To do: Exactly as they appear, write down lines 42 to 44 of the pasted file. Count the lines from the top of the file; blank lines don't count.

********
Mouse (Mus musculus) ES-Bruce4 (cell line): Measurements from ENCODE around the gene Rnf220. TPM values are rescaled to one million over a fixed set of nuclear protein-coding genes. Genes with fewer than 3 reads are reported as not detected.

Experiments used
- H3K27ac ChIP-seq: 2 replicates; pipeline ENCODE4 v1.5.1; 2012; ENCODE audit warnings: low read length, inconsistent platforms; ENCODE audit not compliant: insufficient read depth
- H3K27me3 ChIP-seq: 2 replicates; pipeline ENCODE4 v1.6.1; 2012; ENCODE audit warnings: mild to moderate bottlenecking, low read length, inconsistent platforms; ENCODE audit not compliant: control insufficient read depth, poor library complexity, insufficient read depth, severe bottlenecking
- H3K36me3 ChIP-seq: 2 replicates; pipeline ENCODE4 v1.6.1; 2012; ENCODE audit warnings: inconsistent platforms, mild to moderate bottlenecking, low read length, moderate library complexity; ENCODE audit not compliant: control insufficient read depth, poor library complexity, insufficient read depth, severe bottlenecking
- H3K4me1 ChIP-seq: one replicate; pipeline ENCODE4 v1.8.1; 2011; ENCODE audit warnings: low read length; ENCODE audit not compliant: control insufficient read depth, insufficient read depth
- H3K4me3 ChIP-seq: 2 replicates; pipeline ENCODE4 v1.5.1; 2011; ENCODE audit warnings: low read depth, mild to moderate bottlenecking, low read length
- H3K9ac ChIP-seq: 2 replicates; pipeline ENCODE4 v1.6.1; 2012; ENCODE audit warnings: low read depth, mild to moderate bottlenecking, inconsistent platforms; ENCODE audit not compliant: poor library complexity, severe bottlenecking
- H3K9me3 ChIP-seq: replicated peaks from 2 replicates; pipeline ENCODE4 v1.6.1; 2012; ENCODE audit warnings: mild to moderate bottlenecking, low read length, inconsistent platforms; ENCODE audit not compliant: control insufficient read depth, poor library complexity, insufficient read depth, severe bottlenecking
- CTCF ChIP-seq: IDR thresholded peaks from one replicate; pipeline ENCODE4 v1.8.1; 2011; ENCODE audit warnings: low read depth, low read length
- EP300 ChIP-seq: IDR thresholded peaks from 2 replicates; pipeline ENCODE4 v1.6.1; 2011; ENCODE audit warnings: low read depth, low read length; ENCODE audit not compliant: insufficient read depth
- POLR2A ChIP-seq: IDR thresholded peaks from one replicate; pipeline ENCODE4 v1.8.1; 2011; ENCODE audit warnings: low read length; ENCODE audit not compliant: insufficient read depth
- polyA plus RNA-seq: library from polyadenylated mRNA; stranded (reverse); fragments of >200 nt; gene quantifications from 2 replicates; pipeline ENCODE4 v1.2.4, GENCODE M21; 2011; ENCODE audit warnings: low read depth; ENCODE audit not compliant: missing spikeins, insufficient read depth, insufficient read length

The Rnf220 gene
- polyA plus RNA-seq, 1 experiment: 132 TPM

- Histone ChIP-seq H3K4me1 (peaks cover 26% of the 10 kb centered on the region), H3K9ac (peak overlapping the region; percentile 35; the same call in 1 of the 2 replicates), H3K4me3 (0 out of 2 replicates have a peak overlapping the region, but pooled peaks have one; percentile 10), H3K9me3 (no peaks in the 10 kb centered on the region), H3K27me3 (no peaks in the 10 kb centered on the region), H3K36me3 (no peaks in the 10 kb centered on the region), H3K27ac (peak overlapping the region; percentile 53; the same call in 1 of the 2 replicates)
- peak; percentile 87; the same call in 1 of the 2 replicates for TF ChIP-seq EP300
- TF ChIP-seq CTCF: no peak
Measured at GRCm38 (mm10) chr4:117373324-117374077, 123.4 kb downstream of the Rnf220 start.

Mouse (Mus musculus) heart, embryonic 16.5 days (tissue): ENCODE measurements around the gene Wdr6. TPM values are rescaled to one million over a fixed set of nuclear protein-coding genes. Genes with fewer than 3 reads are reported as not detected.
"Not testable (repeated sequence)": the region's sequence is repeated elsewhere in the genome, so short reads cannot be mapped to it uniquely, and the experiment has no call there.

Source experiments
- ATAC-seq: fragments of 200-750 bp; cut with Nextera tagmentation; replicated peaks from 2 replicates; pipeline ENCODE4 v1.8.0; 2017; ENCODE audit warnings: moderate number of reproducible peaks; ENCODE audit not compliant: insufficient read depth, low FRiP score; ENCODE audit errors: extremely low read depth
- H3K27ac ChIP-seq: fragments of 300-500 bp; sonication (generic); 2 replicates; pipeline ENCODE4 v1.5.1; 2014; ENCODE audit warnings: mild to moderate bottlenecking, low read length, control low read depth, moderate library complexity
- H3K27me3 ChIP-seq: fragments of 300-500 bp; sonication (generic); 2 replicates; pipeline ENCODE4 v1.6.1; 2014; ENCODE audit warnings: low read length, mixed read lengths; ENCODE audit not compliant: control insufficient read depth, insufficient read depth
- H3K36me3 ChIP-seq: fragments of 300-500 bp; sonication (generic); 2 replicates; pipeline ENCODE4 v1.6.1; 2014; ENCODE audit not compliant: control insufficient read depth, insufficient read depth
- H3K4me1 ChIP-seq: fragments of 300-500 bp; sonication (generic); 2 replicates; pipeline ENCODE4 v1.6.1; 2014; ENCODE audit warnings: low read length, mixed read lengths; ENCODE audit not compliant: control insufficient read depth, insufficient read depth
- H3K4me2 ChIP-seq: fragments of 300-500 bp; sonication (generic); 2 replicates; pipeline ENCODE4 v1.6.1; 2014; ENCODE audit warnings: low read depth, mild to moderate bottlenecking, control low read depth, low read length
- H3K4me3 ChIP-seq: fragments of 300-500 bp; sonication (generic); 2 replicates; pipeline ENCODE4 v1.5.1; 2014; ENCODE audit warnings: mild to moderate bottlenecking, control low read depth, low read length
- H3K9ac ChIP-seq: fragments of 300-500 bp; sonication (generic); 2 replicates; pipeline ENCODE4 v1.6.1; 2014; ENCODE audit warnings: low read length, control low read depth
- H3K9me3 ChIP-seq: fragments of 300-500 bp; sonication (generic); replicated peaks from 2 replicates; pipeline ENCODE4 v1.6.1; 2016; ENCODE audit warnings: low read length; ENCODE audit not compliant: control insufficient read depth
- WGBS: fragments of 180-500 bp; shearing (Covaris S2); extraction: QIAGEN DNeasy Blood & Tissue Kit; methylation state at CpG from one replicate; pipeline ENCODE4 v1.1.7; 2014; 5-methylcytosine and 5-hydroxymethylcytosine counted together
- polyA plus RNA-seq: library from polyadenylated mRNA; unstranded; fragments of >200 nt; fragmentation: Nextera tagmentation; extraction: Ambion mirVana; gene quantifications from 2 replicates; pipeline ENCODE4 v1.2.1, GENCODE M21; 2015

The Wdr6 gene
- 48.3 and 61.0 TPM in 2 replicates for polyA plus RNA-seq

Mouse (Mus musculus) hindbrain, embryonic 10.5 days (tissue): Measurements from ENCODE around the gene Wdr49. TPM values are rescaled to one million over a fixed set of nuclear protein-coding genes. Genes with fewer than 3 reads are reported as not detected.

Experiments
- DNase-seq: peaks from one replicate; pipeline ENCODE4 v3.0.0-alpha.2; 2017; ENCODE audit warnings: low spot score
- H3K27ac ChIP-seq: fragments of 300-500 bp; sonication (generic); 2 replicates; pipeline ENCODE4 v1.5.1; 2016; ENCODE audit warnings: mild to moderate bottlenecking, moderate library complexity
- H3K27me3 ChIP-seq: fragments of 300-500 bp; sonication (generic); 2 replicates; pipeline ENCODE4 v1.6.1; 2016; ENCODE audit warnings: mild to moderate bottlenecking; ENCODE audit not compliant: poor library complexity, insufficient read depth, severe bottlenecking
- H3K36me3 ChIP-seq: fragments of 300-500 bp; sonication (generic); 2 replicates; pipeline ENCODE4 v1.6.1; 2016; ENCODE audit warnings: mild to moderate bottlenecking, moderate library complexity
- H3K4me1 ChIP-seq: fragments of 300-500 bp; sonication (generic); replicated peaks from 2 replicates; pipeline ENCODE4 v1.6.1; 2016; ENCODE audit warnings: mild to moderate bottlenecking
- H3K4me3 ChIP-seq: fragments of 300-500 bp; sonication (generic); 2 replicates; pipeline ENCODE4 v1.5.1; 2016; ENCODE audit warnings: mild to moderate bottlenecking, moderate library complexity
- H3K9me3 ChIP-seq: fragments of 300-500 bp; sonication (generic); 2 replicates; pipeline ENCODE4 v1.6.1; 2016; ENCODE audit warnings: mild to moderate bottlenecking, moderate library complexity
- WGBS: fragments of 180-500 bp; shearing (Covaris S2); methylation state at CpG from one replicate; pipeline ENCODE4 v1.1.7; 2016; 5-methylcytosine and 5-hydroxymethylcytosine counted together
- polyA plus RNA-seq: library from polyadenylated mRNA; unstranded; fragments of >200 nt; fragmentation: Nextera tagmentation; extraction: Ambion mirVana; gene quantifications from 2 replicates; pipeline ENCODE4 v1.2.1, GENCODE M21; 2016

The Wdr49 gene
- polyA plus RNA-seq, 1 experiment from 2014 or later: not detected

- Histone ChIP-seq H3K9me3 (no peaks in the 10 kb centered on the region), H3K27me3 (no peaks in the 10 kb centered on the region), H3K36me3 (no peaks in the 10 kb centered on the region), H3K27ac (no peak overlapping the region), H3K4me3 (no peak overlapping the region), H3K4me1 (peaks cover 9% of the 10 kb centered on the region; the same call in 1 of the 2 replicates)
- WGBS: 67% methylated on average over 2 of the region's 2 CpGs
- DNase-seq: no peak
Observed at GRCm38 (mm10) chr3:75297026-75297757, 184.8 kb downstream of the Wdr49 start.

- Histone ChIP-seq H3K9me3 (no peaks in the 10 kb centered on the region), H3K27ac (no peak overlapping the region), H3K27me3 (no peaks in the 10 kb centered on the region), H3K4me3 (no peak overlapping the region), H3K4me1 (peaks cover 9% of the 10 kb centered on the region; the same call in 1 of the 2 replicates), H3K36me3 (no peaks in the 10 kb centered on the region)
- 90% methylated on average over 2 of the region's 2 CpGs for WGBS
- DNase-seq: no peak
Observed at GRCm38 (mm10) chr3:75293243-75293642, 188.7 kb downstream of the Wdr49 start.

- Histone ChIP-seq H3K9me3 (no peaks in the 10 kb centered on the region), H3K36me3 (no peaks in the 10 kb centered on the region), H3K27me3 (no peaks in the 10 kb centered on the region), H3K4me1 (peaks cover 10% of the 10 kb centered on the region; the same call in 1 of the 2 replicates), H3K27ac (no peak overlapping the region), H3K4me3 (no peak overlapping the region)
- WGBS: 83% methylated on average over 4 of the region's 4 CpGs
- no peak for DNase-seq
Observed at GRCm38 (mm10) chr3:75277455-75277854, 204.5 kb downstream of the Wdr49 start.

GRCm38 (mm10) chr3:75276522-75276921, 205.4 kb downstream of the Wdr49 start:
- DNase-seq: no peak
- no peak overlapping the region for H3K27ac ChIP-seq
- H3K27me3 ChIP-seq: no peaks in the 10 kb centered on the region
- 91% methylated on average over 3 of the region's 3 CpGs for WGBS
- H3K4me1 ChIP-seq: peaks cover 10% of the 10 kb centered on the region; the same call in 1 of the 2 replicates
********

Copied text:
- H3K4me1 ChIP-seq: fragments of 300-500 bp; sonication (generic); replicated peaks from 2 replicates; pipeline ENCODE4 v1.6.1; 2016; ENCODE audit warnings: mild to moderate bottlenecking
- H3K4me3 ChIP-seq: fragments of 300-500 bp; sonication (generic); 2 replicates; pipeline ENCODE4 v1.5.1; 2016; ENCODE audit warnings: mild to moderate bottlenecking, moderate library complexity
- H3K9me3 ChIP-seq: fragments of 300-500 bp; sonication (generic); 2 replicates; pipeline ENCODE4 v1.6.1; 2016; ENCODE audit warnings: mild to moderate bottlenecking, moderate library complexity